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Songs That Shaped Rock and Roll: "Tipitina"

Wednesday, May 16: 12 p.m.
Posted by Rock Hall
Professor Longhair's "Tipitina" is one of The Songs That Shaped Rock and Roll

If New Orleans music is a gumbo, pianist Henry Roeland "Roy" Byrd – better known as Professor Longhair – is one of the chefs who filled the pot and lit the cooking fire. Variously hailed as “the Picasso of keyboard funk” and “the Bach of rock,” Byrd's syncopated music was as infectious as it was uncategorizable: his playing mixed blues, ragtime, zydeco, rhumba, mambo and calypso, while his hoarse singing voice cracked as it crept toward the high notes. A meandering recording career started in 1949 with two of his most popular songs, "Mardi Gras In New Orleans" and "She's Got No Hair," with the label crediting the tracks to "Longhair and his Shuffling Hungarians." A year later, under a different record company (Mercury) and using his real name (Roy Byrd & his Blues Jumpers), he rerecorded "She's Got No Hair" as "Bald Head," his first and only national R&B hit.

In 1953, while recording for Atlantic (his fourth label in five years ), Longhair cut yet another classic, "Tipitina." Pianists from Fats Domino and Huey "Piano" Smith to Allen Toussaint and Dr. John acknowledge Longhair's influence. The hum-along nonsense syllables and stutter stepping left-hand rhythm of "Tiptina ...


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American Music Masters Moments: Fats Domino and Dave Bartholomew

Thursday, October 27: 11 a.m.
Dave Bartholomew dancing during a 2010 American Music Masters event

American Music Masters Moments: Fats Domino and Dave Bartholomew is the second installment in a series that shares stories from the Rock and Roll Hall of Fame's American Music Masters® events through the years. The first post in the series remembered Les Paul. Beginning in 1996 with a tribute to Woody Guthrie, the American Music Masters series has honored artists who've been instrumental in the development of rock and roll with a range of events celebrating their careers. Each AMM brings together musicians from around the world, setting the stage for special, once-in-a-lifetime moments. These are those stories.

For me, the best part of American Music Masters is hearing first-hand stories from the musicians who worked with the honoree. They tell fascinating stories about recording sessions, concerts and late-night card games. When we honored Fats Domino and Dave Bartholomew last year, we were able to bring the surviving members of their original band to town: Billy Diamond (bass), Ernest McLean (guitar), and Herb Hardesty (saxophone). It had been years since they all were together, and listening to them sitting around, reminiscing with Dave Bartholomew and Cosimo Matassa, who recorded them all at J&M Studies in New Orleans ...


continue Categories: Inductee, Event, Hall of Fame, American Music Masters, Education, Exclusive Interviews

Now this is the way to start a new year!

Thursday, January 6: 3:24 p.m.
Fats Domino with his 2010 American Music Masters Award.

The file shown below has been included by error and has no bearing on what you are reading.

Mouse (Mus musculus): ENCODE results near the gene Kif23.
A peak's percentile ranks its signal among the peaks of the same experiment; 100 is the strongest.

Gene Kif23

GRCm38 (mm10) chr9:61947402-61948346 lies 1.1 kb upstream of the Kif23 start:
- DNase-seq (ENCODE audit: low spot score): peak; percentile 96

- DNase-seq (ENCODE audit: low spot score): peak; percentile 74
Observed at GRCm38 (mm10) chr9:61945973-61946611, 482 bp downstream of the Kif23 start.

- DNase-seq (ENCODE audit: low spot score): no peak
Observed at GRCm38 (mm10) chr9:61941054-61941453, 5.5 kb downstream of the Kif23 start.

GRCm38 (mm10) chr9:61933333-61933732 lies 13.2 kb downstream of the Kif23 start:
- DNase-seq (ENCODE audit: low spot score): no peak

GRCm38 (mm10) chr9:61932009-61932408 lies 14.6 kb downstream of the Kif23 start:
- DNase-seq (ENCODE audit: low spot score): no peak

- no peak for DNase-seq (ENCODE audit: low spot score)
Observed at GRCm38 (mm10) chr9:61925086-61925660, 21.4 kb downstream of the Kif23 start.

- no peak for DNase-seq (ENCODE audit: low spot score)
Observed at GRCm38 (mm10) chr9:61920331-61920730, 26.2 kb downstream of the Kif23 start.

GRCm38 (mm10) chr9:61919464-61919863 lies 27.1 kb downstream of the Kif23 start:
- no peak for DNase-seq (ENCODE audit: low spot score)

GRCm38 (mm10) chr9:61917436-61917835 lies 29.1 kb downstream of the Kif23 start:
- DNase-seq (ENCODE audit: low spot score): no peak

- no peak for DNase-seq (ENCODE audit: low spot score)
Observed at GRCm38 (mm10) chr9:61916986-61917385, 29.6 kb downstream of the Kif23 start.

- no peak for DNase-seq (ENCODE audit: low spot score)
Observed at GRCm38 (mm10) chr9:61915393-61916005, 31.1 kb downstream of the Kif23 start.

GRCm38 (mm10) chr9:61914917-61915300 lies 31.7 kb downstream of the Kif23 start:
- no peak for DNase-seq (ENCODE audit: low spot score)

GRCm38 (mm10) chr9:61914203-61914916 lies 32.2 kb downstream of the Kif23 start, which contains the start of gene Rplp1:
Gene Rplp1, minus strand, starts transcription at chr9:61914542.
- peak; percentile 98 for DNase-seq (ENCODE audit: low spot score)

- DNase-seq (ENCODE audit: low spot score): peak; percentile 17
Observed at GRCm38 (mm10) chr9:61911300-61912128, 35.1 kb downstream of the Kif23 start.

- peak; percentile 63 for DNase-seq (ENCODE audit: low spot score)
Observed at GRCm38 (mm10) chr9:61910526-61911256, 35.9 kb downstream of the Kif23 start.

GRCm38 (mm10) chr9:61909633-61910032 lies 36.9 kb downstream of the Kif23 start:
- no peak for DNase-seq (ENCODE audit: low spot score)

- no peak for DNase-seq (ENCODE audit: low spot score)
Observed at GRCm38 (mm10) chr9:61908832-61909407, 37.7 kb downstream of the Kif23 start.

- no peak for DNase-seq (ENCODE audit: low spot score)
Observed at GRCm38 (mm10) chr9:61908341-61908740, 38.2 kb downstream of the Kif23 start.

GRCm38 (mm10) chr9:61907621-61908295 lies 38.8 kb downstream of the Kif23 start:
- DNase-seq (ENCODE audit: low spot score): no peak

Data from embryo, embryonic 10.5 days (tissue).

My favorite Christmas present arrived by email: a photo of a smiling Antoine “Fats” Domino in his home in Louisiana, holding his 2010 Rock and Roll Hall of Fame American Music Masters Award. Domino’s daughter sent it to us in December. We wish Fats could have made it to Cleveland in November, but we all stayed in touch over the week with photos and streaming video and text messages, so it felt like Fats and his family were close by. This year’s program honoring Fats and Dave Bartholomew was a great success—it brought together all the Museum’s resources: exhibits, classes for students and adults, distance learning classes to New Orleans, interviews, a conference, and a course the great tribute concert—topped off with the Rebirth Brass Band playing in the lobby of the Palace Theater. We just couldn’t say good night too soon! You can see photos from the week and some videos from the conference here.

The New Orleans music magazine Off Beat will be honoring Dave Bartholomew with a Lifetime Achievement Award later this month, and they just published a great story on Dave and American Music Masters, written by Domino’s biographer ...


continue Categories: Inductee, Event, Hall of Fame, American Music Masters, Education, Exclusive Interviews

Teachers are inspired to make change happen in the classroom during American Music Masters week

Thursday, November 18: 11:37 a.m.
Roots of Music: After-School Music Education in Post-Katrina New Orleans class at the Rock Hall

As I’ve mentioned before, this year’s 15th annual American Music Masters series honoring Fats Domino and Dave Bartholomew has been a homecoming of sorts for me – taking me back to my former hometown of New Orleans.  Last week’s Teachers Rock workshop, featuring Allison Reinhardt and Lawrence Rawlins of the acclaimed Roots of Music program, paid tribute to the musical legacy of both our AMM honorees as well as to the musical heritage of the city of New Orleans, by drawing attention to a program that works tirelessly to keep these musical traditions alive, with students who, in a very real way, are fighting themselves to survive.

As a fourth and fifth grade special education teacher for what is now known as the Recovery School District in New Orleans, I witnessed the struggles of the city’s schoolchildren first-hand.  Years of educational neglect coupled with the crippling devastation of Hurricane Katrina left its mark in every imaginable way.  The children of New Orleans deserve better.